“We want to be highly efficient then add three or four more volunteers to help us reach out to other communities, such as Menifee and Temecula, and partner with their business and nonprofit organizations to further expand the chamber’s reach in our region,” says Lemke. She cited as one example Riverside’s upcoming Mega-Mixer from 4:30-7:30 p.m. Jan. 31 at the Galleria at Tyler, an event that some members have expressed an interest in attending.
Lemke pointed out the inherent benefits of volunteering for chamber members since referral calls often go to those who help out with chamber activities. “One of our volunteers is a real estate agent, and we get calls for real estate agents all the time,“ notes Lemke.

Photos by Chris Smith / The Valley Chronicle
Harvard Street Bakery staff.

Program analysis
Reviewing the chamber’s existing programs and researching new ones are part of Lemke’s newly adopted responsibilities.
One of the programs that she and the board of directors have re-launched is called Chamber 101, a series of classes on how business owners can best utilize the resources of the chamber to promote their businesses. “We go over the member benefits and how we support our businesses,” says Lemke. “We show people how to get on the chamber calendar, get listed in the email blasts, and be seen on social media. We added six classes – four on Wednesday’s at 10 a.m. as well as one night and one Saturday class.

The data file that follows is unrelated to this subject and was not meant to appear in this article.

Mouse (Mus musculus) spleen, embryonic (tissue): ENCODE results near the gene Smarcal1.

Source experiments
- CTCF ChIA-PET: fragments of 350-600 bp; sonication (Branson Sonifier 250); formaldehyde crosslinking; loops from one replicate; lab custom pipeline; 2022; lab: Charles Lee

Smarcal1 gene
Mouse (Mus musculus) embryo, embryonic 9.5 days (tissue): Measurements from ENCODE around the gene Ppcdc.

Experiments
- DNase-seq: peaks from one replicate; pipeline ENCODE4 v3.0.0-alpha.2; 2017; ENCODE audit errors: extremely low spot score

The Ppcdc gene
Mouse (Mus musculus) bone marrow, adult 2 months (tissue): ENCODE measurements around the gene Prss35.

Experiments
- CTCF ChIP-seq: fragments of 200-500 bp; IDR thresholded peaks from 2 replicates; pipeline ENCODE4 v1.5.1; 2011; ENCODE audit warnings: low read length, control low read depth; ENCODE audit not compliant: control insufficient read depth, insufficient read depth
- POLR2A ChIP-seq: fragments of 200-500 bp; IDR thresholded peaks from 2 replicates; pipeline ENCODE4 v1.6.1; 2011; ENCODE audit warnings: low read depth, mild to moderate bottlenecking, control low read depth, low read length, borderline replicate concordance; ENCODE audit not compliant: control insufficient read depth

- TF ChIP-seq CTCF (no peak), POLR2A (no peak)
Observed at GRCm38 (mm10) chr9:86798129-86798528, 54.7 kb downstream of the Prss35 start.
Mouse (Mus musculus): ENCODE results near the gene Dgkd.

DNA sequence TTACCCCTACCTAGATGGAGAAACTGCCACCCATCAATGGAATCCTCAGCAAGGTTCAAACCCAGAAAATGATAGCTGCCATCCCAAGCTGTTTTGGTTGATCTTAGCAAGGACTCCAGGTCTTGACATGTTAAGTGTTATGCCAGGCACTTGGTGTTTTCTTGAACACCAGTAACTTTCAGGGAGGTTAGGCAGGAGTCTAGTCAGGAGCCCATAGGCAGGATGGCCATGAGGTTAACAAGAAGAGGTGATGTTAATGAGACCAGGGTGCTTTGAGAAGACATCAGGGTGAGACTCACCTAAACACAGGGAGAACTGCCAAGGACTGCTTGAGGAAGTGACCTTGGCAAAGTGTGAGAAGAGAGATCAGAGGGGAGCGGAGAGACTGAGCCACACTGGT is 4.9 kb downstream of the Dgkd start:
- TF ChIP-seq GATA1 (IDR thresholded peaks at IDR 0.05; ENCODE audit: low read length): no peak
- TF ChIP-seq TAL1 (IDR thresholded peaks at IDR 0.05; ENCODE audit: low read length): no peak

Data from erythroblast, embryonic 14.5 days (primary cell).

“We want to restart the ‘Lunch and Learn’ programs,” says Lemke, who formerly taught social network marketing during similar classes at the chamber, but had surprisingly few takers. A knowledgeable marketing expert herself, Lemke has talents that could greatly boost the business results of many chamber members if they only had the time to learn how to use them.
“I want to bring in SCORE (Senior Corps of Retired Executives) representatives every Tuesday of every month,” says Lemke, “and I want to work with the U.S. Small Business Administration. We also should be able to partner with Mt. San Jacinto Junior College by providing internships and co-sponsored programs.”
So much to do, so little time, but clearly this real estate marketing pro has the experience, the drive, and the unique skills to reshape the business landscape of the San Jacinto Valley given the opportunity.

VIP Auto’s Bob Scott.
Muriel Dufresne and Linda Greilich, Golden Era Productions.
Dolly Baxter, Bonita Cummins, and Suzanne Avalon of The Valley Chronicle.